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Cohabitation

Up until now, we have seen that married couples enjoy better psychological, physical and social well-being. However simply getting married does not guarantee the enjoyment of these benefits. It appears that like most things in life, you reap what you sow. Not everyone gets married however, and some couples may choose a relationship arrangement where they simply cohabit without expectations of marriage. Other couples alternatively see cohabiting as a form of try-out marriage, where successful cohabiting will eventually result in marriage.

Jeffry Larson, a professor of marriage at Brigham Young University and author of ‘Should We Stay Together’ argues that the belief that living together before marriage increases the chances of a successful later marriage is false (1). This is because couples that live together before marriage don’t report having happier marriages compared to couples that did not live together before marriage. Also, couples that cohabit before marriage have higher divorce rates.

The above argument is based on the reasoning that people who live together tend to be less traditional, and less devoted to fully committing to their partners. As a result, this makes the couples in a cohabiting union more likely to abandon the relationship when things go wrong (2). Larson proposes that unlike the marital institution, where the couples operate on a ‘for-better-or-worse’ principle, cohabiting couples often operate on a ‘for-better-until-things-go-wrong’ approach. In other words, marriage as an institution (unlike cohabiting couples) encourages couples to stick with the relationship when things go wrong.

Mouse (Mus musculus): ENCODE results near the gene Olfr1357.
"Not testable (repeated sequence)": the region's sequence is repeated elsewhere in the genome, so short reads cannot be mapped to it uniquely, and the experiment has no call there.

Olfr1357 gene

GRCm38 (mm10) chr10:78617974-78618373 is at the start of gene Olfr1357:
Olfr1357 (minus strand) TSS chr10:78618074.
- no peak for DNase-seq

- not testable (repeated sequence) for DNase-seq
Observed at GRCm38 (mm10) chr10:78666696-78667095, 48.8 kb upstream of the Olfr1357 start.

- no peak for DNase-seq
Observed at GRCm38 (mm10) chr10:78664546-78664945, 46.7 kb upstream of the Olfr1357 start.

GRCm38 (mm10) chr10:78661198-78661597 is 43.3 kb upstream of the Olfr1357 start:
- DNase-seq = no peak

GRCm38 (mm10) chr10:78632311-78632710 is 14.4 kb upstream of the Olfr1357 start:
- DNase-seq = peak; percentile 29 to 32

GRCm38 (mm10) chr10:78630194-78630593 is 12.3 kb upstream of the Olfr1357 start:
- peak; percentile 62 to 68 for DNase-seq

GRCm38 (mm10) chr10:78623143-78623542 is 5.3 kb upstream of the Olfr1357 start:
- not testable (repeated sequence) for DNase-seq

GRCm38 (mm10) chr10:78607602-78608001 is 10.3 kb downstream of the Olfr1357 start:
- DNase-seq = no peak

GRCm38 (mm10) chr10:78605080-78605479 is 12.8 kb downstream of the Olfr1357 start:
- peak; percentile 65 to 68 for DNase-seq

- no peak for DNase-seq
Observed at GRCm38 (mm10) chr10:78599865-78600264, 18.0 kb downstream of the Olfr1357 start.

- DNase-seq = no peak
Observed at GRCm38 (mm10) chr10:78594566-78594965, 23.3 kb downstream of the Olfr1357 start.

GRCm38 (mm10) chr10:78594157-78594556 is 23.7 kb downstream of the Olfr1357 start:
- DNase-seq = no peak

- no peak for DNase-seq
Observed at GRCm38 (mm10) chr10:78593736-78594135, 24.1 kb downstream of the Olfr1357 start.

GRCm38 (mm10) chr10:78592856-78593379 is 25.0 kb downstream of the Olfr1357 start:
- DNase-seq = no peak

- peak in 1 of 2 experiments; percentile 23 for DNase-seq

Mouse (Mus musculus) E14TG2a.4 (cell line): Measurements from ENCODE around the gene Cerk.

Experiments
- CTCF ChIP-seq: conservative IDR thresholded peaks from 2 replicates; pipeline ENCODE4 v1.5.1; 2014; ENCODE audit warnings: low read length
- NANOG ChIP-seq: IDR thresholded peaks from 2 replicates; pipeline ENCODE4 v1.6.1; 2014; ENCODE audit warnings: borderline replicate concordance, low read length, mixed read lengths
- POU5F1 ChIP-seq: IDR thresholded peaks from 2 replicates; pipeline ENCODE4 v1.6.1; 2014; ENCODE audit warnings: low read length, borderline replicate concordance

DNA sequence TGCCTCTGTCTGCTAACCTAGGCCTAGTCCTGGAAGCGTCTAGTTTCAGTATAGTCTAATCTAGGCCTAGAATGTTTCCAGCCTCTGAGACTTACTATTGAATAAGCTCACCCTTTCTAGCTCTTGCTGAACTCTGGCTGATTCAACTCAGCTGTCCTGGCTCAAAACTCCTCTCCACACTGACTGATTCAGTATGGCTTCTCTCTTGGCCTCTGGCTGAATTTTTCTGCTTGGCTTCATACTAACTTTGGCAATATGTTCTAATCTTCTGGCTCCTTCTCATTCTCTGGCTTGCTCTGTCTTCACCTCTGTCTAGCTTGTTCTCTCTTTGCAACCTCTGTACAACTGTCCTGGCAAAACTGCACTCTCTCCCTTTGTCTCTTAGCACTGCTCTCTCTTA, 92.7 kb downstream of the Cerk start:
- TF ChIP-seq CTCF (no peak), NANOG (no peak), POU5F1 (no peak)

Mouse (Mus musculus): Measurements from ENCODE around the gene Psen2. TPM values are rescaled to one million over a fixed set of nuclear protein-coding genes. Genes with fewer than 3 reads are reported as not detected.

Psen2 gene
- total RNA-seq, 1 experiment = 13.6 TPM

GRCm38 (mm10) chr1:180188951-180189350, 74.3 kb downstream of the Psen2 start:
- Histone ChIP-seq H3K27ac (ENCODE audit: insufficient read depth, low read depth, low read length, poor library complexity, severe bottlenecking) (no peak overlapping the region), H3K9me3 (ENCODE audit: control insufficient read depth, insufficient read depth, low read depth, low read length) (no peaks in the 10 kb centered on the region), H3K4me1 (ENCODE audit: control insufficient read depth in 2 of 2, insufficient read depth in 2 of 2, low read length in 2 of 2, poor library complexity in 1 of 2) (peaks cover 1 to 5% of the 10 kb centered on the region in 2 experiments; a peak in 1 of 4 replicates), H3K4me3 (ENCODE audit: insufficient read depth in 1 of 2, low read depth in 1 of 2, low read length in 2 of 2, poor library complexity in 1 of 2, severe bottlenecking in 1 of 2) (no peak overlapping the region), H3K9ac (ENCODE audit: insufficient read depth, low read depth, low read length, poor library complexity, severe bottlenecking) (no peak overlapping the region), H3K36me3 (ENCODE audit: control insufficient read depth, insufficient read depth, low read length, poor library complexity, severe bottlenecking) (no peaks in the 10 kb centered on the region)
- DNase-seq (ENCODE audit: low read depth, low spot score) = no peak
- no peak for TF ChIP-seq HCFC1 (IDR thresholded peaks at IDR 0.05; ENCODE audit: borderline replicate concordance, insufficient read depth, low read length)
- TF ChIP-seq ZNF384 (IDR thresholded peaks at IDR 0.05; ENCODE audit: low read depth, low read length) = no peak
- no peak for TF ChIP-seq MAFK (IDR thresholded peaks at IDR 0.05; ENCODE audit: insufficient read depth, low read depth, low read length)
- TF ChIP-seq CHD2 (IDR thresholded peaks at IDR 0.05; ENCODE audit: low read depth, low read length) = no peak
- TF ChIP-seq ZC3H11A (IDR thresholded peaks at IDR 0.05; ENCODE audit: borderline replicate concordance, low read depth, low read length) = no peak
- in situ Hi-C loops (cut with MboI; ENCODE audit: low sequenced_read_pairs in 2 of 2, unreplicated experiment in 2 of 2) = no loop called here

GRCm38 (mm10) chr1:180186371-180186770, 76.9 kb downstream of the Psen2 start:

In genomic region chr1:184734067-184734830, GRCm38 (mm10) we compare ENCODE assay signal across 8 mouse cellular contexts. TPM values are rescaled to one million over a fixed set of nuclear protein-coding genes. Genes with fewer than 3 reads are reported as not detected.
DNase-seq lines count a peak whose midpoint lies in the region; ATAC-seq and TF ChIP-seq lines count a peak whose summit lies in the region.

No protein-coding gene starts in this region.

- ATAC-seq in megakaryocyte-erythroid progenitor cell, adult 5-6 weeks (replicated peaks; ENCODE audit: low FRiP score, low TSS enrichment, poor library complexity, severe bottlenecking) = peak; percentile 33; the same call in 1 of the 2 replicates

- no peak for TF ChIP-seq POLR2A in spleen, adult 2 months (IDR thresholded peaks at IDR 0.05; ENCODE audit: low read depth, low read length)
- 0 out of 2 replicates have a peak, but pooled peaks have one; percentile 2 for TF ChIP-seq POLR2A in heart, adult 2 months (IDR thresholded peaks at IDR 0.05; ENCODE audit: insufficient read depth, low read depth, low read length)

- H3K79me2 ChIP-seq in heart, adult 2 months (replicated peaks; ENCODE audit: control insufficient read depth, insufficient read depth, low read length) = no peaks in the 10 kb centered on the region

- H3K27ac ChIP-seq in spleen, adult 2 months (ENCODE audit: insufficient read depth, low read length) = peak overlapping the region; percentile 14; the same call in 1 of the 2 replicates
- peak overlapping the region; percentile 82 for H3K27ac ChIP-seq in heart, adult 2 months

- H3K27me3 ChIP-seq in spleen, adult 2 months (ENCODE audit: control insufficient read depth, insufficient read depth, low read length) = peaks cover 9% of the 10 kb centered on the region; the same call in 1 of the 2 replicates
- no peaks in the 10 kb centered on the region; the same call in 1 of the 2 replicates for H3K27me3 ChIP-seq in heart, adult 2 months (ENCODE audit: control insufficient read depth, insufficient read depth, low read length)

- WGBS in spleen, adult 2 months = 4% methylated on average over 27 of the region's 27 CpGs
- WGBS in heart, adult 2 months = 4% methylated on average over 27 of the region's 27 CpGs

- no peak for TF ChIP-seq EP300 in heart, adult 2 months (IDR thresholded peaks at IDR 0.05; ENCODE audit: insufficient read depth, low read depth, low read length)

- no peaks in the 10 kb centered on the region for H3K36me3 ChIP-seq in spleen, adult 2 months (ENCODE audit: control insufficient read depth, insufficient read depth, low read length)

This feature of marriage seems to be disappearing in modern society. Rather than try and improve one’s marital quality, most couples choose to leave the relationship once things go wrong. This is because, as a society, we are now more preoccupied with the notion of ‘having it all’. The truth, (which most people know but choose to ignore), is that life is not a Danielle Steel novel or romantic comedy, where people get married to their soul mates and live happily ever after. Marriage should be approached like most things in life. One must be willing to compromise, work hard and have realistic expectations.

References

(1) Larson, H. J. (2001). The Verdict on Cohabitation versus Marriage. Retrieved 2009-06-02, from
http://marriagefamilies.byu.edu/issues/2001/january/cohabitation.aspx

(2) Larson, H. J. (2001). The Verdict on Cohabitation versus Marriage. Retrieved 2009-06-02, from
http://marriagefamilies.byu.edu/issues/2001/january/cohabitation.aspx

 
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